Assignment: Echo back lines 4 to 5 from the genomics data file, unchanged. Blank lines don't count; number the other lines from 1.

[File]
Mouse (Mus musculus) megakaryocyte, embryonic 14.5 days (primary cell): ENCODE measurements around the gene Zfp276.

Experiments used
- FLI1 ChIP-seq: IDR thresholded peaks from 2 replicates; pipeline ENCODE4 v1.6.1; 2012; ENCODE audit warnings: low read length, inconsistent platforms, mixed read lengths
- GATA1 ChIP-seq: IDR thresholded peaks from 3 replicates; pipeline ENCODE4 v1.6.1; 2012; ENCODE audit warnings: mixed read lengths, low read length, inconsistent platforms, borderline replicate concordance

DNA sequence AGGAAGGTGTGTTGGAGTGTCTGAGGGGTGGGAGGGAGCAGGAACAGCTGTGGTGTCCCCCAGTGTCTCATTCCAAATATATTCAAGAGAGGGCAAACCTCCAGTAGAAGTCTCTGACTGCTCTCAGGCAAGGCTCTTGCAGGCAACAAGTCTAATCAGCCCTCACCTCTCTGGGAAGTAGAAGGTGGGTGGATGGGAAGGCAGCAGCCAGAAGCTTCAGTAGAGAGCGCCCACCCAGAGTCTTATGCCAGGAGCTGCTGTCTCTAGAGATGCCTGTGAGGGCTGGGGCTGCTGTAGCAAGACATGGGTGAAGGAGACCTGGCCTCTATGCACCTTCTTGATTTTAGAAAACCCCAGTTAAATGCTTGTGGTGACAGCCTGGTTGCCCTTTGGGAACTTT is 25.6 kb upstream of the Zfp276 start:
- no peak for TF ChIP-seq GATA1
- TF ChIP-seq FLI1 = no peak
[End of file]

- GATA1 ChIP-seq: IDR thresholded peaks from 3 replicates; pipeline ENCODE4 v1.6.1; 2012; ENCODE audit warnings: mixed read lengths, low read length, inconsistent platforms, borderline replicate concordance

DNA sequence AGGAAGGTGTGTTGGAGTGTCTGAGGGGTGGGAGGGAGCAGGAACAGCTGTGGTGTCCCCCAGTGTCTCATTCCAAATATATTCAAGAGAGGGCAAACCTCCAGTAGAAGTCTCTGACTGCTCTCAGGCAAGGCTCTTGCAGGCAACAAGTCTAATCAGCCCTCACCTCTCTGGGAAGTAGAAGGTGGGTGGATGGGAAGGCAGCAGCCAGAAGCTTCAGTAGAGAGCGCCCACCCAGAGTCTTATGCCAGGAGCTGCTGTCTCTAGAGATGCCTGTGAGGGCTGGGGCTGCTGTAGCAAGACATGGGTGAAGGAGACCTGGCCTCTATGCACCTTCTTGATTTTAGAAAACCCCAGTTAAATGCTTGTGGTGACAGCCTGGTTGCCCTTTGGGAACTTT is 25.6 kb upstream of the Zfp276 start: